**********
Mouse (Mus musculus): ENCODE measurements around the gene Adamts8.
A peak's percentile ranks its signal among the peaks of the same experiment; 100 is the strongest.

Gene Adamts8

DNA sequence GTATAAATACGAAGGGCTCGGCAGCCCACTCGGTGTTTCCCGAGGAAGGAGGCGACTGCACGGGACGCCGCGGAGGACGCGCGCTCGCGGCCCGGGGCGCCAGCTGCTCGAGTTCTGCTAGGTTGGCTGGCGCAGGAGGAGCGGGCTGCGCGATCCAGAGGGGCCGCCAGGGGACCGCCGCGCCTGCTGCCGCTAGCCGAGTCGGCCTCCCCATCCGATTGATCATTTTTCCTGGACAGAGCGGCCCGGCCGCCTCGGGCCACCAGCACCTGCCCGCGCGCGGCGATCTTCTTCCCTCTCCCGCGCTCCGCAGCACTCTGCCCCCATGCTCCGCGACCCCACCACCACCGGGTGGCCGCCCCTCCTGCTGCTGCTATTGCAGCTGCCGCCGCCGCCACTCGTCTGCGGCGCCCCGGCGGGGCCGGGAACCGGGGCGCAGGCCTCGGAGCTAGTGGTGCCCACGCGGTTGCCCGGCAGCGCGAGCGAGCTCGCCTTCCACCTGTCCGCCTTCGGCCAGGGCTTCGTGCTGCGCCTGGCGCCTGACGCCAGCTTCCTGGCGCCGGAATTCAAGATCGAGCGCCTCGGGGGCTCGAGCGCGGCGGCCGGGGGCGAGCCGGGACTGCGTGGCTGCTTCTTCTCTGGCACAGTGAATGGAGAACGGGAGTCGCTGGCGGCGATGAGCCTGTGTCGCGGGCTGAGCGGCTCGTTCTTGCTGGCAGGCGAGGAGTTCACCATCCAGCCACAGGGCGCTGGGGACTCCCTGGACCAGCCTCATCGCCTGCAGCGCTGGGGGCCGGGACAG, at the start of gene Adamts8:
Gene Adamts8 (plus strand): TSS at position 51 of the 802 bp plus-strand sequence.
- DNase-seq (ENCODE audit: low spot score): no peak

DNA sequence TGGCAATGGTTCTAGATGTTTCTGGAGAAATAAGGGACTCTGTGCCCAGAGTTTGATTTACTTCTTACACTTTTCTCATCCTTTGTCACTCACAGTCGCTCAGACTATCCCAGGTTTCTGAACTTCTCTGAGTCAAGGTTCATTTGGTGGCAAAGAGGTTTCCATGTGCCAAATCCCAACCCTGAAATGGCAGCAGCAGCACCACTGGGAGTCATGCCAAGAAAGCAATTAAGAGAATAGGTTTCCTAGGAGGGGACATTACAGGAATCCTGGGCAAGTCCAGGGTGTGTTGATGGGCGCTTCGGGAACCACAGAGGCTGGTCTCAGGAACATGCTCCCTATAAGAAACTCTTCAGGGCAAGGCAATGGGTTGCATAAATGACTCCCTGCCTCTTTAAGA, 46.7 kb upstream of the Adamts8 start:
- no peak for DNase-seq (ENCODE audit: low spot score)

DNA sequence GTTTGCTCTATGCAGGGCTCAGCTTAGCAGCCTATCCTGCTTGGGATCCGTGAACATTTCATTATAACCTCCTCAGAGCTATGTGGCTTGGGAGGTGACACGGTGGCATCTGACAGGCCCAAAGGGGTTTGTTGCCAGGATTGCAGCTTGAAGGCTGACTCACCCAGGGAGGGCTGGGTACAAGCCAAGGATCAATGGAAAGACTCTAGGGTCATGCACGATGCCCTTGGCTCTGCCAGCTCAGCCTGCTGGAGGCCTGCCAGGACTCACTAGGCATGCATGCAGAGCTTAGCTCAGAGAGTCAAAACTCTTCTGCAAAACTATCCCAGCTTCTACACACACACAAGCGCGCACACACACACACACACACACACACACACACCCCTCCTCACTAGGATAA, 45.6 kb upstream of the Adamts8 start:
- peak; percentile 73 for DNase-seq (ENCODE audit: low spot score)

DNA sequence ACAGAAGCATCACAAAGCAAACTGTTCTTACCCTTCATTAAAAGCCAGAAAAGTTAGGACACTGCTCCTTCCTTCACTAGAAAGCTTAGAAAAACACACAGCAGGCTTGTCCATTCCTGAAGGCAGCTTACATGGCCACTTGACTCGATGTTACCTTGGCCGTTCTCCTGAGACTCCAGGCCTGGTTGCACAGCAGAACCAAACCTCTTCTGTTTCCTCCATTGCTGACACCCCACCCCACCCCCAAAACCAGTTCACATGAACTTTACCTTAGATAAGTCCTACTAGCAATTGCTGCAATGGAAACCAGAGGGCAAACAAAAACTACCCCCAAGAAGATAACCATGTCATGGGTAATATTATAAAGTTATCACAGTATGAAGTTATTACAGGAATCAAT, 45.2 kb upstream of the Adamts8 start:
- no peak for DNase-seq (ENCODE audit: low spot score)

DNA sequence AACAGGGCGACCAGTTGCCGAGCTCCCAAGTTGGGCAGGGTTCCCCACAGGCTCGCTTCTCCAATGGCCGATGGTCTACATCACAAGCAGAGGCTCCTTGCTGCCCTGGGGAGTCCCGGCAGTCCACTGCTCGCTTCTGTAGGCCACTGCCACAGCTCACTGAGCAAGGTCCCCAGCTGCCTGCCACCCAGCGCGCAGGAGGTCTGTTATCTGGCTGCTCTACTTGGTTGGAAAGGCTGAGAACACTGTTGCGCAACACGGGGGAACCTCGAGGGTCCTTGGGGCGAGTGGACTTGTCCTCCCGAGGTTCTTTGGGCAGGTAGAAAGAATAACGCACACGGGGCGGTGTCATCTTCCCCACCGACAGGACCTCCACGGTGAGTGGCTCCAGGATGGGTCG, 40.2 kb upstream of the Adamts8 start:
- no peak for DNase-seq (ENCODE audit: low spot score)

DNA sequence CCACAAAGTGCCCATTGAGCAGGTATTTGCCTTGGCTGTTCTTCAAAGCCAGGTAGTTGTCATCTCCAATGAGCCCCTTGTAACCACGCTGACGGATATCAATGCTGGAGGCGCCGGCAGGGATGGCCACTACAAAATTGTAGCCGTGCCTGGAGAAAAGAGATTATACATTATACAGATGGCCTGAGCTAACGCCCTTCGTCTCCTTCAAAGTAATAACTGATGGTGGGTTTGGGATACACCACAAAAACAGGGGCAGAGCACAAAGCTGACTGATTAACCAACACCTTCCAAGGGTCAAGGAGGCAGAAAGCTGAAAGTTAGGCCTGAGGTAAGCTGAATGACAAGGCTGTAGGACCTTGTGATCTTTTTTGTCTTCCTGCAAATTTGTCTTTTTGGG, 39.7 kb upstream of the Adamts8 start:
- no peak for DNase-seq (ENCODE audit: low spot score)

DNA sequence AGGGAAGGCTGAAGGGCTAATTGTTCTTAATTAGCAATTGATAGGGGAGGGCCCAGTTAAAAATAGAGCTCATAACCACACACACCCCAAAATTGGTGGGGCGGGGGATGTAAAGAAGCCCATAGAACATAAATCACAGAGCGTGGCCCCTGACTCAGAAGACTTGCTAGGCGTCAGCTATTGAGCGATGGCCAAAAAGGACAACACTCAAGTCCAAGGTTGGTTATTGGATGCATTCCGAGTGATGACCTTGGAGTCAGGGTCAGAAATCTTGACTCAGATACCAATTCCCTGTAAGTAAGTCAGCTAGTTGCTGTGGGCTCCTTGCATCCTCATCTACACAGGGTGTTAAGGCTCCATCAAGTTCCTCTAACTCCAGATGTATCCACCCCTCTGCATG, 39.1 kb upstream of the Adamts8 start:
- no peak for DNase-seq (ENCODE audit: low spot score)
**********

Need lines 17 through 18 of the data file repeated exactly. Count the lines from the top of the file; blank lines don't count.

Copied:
DNA sequence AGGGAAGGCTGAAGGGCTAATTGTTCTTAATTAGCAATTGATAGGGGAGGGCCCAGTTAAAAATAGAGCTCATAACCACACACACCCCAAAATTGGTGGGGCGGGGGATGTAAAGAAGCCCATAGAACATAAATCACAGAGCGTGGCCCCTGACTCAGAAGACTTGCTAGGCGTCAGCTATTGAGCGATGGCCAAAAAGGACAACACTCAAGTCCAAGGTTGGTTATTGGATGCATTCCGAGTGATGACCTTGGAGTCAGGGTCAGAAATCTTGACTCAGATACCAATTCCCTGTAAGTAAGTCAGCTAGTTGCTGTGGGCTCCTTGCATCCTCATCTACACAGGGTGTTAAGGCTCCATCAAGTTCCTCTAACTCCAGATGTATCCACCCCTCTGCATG, 39.1 kb upstream of the Adamts8 start:
- no peak for DNase-seq (ENCODE audit: low spot score)